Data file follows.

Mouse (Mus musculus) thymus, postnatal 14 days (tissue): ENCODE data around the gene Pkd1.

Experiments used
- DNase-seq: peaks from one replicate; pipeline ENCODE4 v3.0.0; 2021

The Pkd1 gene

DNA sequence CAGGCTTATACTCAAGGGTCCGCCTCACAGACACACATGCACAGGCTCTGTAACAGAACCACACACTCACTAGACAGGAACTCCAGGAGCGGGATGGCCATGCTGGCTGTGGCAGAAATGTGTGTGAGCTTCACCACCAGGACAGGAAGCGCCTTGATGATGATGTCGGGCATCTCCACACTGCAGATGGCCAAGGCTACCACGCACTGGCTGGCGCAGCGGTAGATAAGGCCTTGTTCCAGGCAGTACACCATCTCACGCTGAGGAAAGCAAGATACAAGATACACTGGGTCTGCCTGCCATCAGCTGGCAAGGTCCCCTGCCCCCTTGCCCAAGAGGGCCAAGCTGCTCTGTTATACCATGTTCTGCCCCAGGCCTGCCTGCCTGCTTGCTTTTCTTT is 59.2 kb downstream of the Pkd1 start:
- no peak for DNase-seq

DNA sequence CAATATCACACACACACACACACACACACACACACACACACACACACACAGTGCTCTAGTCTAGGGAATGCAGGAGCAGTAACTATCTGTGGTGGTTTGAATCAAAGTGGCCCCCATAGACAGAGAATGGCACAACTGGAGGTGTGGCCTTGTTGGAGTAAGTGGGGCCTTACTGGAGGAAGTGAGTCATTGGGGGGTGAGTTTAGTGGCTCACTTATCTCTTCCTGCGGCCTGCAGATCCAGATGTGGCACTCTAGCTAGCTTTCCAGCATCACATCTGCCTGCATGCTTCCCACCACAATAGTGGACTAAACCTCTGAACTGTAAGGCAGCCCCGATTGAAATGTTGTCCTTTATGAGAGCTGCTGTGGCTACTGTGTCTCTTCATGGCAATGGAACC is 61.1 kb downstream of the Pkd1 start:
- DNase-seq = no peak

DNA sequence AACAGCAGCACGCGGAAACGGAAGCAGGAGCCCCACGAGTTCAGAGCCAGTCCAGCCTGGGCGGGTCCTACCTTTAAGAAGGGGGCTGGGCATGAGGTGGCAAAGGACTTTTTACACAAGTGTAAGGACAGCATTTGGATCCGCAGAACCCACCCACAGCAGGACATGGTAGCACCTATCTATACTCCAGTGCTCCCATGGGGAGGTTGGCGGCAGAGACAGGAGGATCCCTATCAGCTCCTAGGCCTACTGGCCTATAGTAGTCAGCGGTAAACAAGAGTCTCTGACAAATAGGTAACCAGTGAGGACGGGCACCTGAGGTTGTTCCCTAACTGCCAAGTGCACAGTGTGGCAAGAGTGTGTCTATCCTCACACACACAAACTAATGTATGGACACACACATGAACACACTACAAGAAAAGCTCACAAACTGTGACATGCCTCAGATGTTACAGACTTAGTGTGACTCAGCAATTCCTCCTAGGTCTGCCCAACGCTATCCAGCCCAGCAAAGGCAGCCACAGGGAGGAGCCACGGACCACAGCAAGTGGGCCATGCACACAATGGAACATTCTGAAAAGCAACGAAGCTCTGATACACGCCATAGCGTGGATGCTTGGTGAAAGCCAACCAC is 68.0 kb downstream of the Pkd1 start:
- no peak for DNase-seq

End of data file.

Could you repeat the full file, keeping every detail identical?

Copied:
Mouse (Mus musculus) thymus, postnatal 14 days (tissue): ENCODE data around the gene Pkd1.

Experiments used
- DNase-seq: peaks from one replicate; pipeline ENCODE4 v3.0.0; 2021

The Pkd1 gene

DNA sequence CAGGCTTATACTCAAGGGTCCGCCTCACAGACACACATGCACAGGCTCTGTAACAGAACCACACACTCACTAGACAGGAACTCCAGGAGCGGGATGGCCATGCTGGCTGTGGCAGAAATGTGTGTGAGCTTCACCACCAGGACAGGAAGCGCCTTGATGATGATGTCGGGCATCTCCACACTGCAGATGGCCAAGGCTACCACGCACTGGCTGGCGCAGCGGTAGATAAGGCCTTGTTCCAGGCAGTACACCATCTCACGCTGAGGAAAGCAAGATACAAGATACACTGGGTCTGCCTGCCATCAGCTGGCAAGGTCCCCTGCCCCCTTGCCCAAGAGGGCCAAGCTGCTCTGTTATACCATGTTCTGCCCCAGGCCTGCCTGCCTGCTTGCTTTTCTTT is 59.2 kb downstream of the Pkd1 start:
- no peak for DNase-seq

DNA sequence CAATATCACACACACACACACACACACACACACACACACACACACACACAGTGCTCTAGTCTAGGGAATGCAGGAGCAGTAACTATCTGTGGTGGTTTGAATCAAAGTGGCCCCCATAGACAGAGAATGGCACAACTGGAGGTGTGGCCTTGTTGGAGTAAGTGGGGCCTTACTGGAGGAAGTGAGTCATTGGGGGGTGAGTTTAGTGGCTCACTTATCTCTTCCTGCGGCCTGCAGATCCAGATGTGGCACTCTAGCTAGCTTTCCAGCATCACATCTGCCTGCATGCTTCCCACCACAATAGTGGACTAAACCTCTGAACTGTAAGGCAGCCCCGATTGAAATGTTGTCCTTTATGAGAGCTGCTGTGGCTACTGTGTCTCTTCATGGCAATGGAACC is 61.1 kb downstream of the Pkd1 start:
- DNase-seq = no peak

DNA sequence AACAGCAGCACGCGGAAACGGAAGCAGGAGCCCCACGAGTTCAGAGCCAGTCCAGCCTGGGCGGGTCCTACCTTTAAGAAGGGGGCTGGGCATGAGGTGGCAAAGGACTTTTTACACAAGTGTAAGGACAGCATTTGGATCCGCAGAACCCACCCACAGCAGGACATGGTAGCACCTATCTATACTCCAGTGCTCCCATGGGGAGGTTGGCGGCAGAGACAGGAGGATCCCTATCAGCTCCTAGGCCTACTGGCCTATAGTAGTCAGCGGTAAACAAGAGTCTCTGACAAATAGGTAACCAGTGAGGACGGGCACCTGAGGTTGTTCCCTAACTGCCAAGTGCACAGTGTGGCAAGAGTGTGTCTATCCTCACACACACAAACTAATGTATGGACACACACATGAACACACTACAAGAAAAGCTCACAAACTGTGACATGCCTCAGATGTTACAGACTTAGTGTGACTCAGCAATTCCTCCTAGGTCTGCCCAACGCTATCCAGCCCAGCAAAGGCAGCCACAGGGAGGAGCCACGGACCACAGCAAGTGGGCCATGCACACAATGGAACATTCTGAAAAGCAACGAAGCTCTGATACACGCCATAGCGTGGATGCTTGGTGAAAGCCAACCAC is 68.0 kb downstream of the Pkd1 start:
- no peak for DNase-seq